People look at Goldman Sachs as emblematic of what is wrong with capitalism and how the rich get richer. This is no less true of the comedy business. Dreams are exploited (The American Dream of a house, car and good education versus your name in lights and artistic sacrifice paying off). But comedy, like capitalism, has no end game except for the Bill Gates and Jerry Seinfelds of their respective arenas. And because of that, no one speaks up because everyone is too buried in their own quest for success in the rat race to stand up and say, “Hey club or TV show – it is not okay to exploit my fellow comedians. Even if they suck at comedy, their hope and dream is not something that you should be able to exploit. Whether their comedy is good, great or terrible, their dream and desire is real.” No one says that. I did not say that three years ago and am not happy with myself. I told myself last week, that no matter the result of the NY Funniest Comedian competition I would write this, because unlike a lot of my contemporaries I did stand on that line and the whole experience did not feel right.
New York’s Funniest Reject?
On Sunday I learned that I did not make the cut for the 30 semi finalists, which perplexed me and angered me. I was fully prepared to go along with the charade and do two minutes of material, but was told not to. Much like my status in the comedy world right now I was too qualified to audition, but not good enough to get the part. So I had neither the satisfaction of performing, nor the gratification of advancing. I have e-mailed politely requesting an explanation, but have not received it yet.
The names were a who’s who of up and coming comics in NYC. Perhaps some of them were on line, but I do know that most walked right by. I do not blame the comics for this because this is the system that dangles success carrots in front of them so that they have blinders to the exploitation of their less experienced or talented brethren. Or maybe some of them laugh and don’t care because some of those comics on line do in fact suck at comedy (possibly because they are new, possibly because they are not funny). Who knows, but I think if asked to think about it manyestablished comics would acknowledge that it is not right, but would also shrug their shoulders and say, “what the fu-k can I do about it?”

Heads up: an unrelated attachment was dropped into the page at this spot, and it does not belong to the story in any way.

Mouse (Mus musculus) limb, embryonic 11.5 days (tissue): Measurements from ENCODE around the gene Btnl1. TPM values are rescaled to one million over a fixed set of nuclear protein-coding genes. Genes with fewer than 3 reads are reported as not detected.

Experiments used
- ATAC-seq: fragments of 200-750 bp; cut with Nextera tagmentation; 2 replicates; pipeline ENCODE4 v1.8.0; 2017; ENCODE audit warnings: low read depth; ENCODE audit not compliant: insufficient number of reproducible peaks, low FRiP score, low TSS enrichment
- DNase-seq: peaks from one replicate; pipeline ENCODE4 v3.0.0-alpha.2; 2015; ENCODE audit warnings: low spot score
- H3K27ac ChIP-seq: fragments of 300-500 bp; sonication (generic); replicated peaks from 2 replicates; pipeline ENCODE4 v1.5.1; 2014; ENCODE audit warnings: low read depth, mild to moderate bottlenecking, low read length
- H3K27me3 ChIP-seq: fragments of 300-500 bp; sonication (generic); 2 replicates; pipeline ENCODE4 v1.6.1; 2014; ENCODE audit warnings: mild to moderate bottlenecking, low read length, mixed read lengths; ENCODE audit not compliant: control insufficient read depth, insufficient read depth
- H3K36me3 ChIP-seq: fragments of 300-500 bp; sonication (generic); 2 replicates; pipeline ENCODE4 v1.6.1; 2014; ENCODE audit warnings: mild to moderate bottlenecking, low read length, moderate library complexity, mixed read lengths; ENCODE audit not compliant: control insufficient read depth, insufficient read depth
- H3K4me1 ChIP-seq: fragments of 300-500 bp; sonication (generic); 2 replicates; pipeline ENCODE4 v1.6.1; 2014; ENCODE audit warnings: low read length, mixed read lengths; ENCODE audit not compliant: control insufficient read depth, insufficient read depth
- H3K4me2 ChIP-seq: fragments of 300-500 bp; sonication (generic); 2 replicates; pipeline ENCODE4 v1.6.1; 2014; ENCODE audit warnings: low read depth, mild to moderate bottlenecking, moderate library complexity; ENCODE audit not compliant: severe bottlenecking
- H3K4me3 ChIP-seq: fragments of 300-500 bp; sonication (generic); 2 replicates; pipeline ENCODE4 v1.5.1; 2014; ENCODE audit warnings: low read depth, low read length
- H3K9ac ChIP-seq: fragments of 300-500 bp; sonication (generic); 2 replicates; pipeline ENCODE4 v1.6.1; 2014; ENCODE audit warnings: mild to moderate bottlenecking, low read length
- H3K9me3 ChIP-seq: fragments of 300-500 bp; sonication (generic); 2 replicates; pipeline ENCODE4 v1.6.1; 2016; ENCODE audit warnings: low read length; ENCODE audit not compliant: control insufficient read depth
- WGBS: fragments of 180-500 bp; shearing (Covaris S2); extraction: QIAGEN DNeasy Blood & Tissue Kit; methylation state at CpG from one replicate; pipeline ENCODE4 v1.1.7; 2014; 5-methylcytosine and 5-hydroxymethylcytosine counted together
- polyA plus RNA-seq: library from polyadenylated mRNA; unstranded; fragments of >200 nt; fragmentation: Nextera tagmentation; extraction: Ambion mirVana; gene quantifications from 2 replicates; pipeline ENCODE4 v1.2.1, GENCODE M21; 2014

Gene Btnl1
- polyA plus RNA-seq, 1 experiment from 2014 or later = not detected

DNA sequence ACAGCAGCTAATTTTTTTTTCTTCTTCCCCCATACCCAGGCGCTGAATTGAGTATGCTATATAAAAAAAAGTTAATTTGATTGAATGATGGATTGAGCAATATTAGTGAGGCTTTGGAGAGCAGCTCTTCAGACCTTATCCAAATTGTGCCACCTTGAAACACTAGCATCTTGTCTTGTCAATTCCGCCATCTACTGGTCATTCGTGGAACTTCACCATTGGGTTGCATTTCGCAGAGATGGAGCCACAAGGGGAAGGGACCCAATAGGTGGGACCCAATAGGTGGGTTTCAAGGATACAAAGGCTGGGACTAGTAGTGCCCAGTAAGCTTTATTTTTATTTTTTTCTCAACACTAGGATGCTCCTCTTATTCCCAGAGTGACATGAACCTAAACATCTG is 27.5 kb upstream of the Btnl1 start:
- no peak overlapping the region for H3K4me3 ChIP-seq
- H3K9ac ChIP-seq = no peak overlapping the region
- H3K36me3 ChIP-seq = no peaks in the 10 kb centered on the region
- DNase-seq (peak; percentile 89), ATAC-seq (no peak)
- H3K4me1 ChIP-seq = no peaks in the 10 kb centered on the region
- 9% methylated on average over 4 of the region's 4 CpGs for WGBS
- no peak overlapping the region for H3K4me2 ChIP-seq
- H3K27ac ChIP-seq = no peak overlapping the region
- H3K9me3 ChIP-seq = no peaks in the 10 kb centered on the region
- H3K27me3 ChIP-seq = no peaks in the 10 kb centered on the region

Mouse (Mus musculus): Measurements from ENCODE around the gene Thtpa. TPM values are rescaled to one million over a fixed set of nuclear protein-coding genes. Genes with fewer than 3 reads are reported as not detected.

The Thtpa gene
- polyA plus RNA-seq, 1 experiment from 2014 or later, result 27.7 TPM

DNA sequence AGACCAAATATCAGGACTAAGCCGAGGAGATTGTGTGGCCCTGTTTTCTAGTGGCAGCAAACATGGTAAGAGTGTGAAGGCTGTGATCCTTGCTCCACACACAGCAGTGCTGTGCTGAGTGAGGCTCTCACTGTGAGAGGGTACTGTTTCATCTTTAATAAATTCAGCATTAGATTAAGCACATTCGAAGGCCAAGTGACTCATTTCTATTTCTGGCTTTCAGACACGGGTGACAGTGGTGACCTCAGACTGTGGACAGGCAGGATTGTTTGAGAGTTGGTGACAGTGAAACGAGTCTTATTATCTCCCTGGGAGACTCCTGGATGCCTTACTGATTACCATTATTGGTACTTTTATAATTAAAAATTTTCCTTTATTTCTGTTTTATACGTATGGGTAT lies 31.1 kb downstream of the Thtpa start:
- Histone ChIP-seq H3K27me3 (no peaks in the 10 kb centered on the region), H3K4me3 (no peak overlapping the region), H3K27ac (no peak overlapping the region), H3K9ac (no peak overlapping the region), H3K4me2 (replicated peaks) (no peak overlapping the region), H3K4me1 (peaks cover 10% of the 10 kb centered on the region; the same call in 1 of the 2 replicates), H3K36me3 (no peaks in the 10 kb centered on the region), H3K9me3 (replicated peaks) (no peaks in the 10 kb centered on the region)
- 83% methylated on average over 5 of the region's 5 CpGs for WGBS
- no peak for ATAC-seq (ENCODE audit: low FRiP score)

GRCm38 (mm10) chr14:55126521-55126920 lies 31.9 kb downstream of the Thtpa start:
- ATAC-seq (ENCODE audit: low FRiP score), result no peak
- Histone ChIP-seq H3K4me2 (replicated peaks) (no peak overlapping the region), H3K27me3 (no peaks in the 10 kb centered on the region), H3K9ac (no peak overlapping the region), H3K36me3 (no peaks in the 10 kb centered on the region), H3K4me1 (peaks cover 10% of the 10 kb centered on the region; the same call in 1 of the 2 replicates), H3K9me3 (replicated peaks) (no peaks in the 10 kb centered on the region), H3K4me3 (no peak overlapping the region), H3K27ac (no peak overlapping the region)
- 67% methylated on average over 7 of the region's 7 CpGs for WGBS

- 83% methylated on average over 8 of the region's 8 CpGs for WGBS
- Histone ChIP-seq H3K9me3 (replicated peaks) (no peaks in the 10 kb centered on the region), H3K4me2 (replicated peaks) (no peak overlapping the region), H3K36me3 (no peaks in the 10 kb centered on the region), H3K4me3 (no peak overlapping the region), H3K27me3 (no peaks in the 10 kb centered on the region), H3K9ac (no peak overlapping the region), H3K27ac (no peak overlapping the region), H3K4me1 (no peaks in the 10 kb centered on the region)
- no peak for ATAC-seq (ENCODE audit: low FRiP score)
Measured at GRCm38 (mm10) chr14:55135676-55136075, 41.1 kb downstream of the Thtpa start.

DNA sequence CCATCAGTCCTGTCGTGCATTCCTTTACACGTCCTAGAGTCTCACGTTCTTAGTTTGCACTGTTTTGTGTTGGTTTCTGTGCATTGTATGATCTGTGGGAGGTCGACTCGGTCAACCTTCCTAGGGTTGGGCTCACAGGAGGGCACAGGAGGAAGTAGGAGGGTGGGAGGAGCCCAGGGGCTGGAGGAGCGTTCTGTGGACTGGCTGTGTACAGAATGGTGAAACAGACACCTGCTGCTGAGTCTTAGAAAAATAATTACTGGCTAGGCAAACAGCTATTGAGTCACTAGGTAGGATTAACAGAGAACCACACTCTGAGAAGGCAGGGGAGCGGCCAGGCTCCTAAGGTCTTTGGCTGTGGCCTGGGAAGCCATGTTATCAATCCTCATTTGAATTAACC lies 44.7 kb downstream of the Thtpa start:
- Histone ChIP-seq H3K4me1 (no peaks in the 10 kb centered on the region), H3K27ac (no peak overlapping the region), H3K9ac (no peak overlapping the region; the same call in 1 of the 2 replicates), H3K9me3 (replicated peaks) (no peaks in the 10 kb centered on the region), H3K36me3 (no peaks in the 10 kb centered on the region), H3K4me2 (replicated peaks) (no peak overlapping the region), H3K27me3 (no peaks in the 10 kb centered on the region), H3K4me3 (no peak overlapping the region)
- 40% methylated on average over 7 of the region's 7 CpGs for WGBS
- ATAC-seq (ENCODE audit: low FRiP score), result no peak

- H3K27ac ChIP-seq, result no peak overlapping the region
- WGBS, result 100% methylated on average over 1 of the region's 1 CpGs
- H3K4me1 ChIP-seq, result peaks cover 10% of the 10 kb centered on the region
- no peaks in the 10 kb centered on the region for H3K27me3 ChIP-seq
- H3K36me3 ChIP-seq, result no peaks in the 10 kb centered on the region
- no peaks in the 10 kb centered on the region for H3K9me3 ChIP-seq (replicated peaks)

Because the plain truth is that from bringers to cattle call lines, the clubs know deep down that barring a comedy miracle, nothing is going to happen for these people that they entice to their clubs. So I think if I ruled the comedy world this is the short wish list I’d have for comedians:
1) Boycott bringers in 2010 (unless you are doing it with a clear head to get a good tape AND THAT’S ALL)
2) Clubs would have no more open calls. I would have no problem with the NY Funniest Comedian competition if it was submission or invitation only – this would be honest and that is all that I think comics are entitled to. Honesty does not guarantee any success, but it does guarantee that the comedians get to keep more of their integrity. There is one NYC club I would like to work at eventually if I ever attain the success I hope for, simply because they’ve never lied to me. That is it. I was never given excessive compliments, never given excuses or half-truths and that is really all any comic should want or feel entitled to.
3) Comedy shows would book based on stand-up and not as if they were casting a cooky CBS sitcom. Otherwise I am just going to grow out a huge fro, wear glasses and not stop eating cupcakes until a heart attack or a development deal is mine. (This one is a little more selfish on my part).